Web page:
Michael Tkacz, in his 2002 essay “Faith, Science and the Error of Fideism,” has drawn attention to this attitude, particularly as it concerns the relationship between faith and science. Borrowing from Harvard biologist Stephen J. Gould, Tkacz calls this attitude NOMA, or Non-Overlapping Magisteria.

The position can be briefly summarized as follows: the realms of science and religion involve two separate orders of human rationality and experience, and they are distinguished by the two objects that define their subject, and so do not overlap with each other. From this conception, science is considered to be rational, public, and verifiable, whereas religious faith is considered to be non-rational, private, and unverifiable.

The point of this method of analysis is not to say that faith never uses rational modes of inquiry; rather, it is to posit that faith is not something that can be rationally established at any level. This contrasts with a proper understanding of science, since nothing in science is believed or thought to be true unless grounded in factually based evidence and verifiable data.

To posit that science is rational is simply to assert that the claims made by science can be demonstrably proven. Science seeks to explain the causes and reasons for things that occur in the order of nature, and is such that even if a particular cause cannot be identified at a given moment, science nevertheless presupposes that not just any reason can be eventually provided; it’s foundation must be in factual evidence. Theoretically speaking, through continuous observation and critical analysis, a rational explanation can be given. A causal explanation exists for everything, and it falls to the field of science to provide one.

A good example to consider would be the fiasco that surrounded the Malayasian jetliner that went down in early 2014. The story of the plane crashing would not cease to be covered in the media until a rational, factually based account of what truly happened in this tragedy, which lead to the plane’s eventual crash. Notice too, thankfully, the anger that resulted from some of the initial explanations given that were only later shown (via evidence) to be false reasons for what led to the plane crash. Everyone involved, whether it was the family members of the victims, or the airline personnel, was not satisfied until a fuller explanation was given, since a plane does not just go missing without sufficient reason. While the example does not necessarily apply to the domain of science in the exact same way, it does nonetheless reveal my point about the rational character of an explanation that science is expected to provide.

Since science is a rational explanation of the material order, then it is also public–the knowledge acquired is based upon a mind-independent reality. Our feelings, desires, or thoughts about the matter at hand are not involved in discovering and learning the truth. Unlike private emotions, desires, or even religious belief, knowledge is capable of being shared by others, and thus entails an objective, rather than a subjective, element. Finally, scientific knowledge is verified and confirmed by the good reasons it gives for holding particular explanations of things. The reason why X is the case is because there are sufficient reasons to show that it is so, and there are experiments that can be repeated by anyone with the requisite equipment and knowledge. The repeatability of results will yield the same explanations each time, something that is fundamental to scientific theories and their particular validations.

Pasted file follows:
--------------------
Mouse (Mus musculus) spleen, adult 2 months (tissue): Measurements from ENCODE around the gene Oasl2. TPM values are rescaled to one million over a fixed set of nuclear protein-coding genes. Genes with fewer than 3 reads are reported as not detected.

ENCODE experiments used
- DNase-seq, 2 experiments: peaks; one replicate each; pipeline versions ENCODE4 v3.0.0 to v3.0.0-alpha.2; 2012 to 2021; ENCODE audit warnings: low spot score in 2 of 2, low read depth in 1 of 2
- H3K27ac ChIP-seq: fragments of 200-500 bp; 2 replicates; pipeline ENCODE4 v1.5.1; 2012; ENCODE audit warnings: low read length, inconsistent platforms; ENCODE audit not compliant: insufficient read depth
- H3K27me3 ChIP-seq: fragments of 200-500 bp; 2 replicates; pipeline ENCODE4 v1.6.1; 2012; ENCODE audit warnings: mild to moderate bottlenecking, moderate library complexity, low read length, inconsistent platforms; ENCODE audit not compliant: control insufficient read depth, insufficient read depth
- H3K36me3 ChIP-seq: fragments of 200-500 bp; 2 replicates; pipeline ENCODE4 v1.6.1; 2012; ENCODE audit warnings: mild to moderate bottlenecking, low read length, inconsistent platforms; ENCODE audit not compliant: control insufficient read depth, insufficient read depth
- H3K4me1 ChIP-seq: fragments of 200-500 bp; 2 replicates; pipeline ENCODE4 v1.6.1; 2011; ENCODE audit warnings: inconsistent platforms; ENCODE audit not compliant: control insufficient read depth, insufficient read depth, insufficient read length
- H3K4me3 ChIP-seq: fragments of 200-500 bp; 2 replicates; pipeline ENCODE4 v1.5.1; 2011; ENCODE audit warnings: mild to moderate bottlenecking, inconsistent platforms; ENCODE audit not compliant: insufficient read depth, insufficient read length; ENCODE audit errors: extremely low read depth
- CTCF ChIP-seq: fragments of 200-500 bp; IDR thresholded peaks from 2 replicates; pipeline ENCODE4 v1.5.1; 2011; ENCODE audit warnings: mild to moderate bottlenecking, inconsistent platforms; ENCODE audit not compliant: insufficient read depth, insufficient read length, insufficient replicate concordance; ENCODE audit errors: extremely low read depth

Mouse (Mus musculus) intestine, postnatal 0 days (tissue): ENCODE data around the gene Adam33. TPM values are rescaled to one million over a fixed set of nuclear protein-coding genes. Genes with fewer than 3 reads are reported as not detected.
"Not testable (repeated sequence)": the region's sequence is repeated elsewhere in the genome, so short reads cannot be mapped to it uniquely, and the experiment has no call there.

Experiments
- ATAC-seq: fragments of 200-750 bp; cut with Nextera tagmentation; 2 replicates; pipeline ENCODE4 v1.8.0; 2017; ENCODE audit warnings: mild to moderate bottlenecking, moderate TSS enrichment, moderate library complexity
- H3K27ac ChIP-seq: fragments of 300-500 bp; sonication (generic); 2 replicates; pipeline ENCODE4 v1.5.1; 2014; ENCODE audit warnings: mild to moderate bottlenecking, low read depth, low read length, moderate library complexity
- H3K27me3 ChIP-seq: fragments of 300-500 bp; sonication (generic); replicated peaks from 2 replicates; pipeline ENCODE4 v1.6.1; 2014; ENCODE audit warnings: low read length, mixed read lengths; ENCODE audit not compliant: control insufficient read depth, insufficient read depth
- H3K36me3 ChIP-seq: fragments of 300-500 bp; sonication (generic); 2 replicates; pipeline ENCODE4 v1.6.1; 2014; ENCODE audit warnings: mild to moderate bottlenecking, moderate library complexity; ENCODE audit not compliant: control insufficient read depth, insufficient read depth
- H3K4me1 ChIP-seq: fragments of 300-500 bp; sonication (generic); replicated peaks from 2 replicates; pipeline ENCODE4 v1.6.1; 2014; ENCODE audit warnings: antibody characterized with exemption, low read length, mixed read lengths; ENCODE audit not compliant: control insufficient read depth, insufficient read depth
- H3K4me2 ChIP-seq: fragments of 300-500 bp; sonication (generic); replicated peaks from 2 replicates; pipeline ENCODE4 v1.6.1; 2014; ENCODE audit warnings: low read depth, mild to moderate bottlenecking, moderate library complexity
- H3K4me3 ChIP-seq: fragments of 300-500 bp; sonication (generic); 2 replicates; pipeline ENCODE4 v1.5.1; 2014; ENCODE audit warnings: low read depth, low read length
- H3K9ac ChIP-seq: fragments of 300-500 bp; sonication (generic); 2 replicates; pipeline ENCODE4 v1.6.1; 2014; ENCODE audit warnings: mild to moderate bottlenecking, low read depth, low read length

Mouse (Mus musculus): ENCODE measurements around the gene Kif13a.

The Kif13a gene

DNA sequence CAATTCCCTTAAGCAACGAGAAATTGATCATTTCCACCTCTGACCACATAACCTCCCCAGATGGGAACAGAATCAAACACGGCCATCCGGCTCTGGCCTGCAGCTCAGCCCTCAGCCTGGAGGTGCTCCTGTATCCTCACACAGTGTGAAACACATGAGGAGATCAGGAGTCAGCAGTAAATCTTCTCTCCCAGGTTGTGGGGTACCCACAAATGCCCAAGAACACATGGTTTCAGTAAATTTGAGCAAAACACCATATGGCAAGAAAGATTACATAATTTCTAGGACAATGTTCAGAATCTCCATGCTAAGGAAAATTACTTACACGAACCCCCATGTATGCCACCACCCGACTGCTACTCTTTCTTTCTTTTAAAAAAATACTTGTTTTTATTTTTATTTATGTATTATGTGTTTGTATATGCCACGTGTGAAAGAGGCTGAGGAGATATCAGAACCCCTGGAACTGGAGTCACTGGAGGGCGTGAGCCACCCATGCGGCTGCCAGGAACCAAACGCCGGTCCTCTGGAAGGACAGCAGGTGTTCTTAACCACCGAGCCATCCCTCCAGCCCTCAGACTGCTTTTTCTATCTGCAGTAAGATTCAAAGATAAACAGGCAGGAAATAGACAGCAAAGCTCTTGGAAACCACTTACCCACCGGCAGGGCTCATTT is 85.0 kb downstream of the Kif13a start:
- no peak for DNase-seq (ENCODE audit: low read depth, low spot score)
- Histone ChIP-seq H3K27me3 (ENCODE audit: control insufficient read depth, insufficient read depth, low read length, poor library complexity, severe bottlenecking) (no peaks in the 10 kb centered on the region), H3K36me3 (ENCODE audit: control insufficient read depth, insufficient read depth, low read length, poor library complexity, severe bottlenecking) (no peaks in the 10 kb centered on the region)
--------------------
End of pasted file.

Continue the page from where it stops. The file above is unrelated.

While a variety of responses could be given to the NOMA position just described, I want to briefly elucidate a much fuller account of the integral relationship between reality, history, science, and the very nature of religious faith. The separationist account between science and faith rests precisely on a mistaken notion of the content of religious faith.

For Gould, what establishes the rational, public, and verifiable nature of scientific reasoning is the fact that it is concerned with and treats the very order of reality. In contrast, religious faith does not concern itself with reality, for it is centered upon holding beliefs that contradict the scope and, one might say, certitude that is given in science. Moreover, it seems that religious faith does not portend to make any metaphysical or historical claims, but only provides a way of living with that reality of which science alone concerns itself. However, such a perspective is not in keeping with Christianity’s understanding of the faith, and Catholicism’s in particular. When one examines the teachings of the Catholic Church, what one is hopefully struck by is its continual claims regarding both history and reason.

For example, the doctrine of the Incarnation holds that Jesus Christ, the Second Person of the Trinity, took on a real human nature, was born in time, performed numerous miracles and healings, suffered and was crucified by Roman authorities, and rose from the dead three days after his death. We could also mention the creation account in the opening book of Genesis where we come to understand, among other things, that the underlying purpose of the story is to reveal “the fact of creation.” Aquinas mentions this very point regarding the proper way to interpret the creation account in Genesis: